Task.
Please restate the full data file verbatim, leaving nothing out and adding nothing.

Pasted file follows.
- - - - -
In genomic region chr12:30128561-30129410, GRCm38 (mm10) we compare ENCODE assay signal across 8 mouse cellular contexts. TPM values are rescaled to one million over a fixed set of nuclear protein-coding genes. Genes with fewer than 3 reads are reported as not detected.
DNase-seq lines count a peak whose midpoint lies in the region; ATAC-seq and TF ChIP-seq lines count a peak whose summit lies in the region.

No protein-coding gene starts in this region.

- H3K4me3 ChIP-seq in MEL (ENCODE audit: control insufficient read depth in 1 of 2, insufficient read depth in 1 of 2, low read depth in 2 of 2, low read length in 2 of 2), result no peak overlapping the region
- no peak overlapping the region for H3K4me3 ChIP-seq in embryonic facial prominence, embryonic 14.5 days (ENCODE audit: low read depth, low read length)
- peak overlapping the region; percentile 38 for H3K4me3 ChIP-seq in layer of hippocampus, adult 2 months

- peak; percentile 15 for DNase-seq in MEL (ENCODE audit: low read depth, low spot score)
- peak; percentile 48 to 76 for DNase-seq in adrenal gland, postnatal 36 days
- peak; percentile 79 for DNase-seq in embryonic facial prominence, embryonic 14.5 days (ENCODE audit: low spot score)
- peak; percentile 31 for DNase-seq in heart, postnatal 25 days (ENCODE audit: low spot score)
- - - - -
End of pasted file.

In genomic region chr12:30128561-30129410, GRCm38 (mm10) we compare ENCODE assay signal across 8 mouse cellular contexts. TPM values are rescaled to one million over a fixed set of nuclear protein-coding genes. Genes with fewer than 3 reads are reported as not detected.
DNase-seq lines count a peak whose midpoint lies in the region; ATAC-seq and TF ChIP-seq lines count a peak whose summit lies in the region.

No protein-coding gene starts in this region.

- H3K4me3 ChIP-seq in MEL (ENCODE audit: control insufficient read depth in 1 of 2, insufficient read depth in 1 of 2, low read depth in 2 of 2, low read length in 2 of 2), result no peak overlapping the region
- no peak overlapping the region for H3K4me3 ChIP-seq in embryonic facial prominence, embryonic 14.5 days (ENCODE audit: low read depth, low read length)
- peak overlapping the region; percentile 38 for H3K4me3 ChIP-seq in layer of hippocampus, adult 2 months

- peak; percentile 15 for DNase-seq in MEL (ENCODE audit: low read depth, low spot score)
- peak; percentile 48 to 76 for DNase-seq in adrenal gland, postnatal 36 days
- peak; percentile 79 for DNase-seq in embryonic facial prominence, embryonic 14.5 days (ENCODE audit: low spot score)
- peak; percentile 31 for DNase-seq in heart, postnatal 25 days (ENCODE audit: low spot score)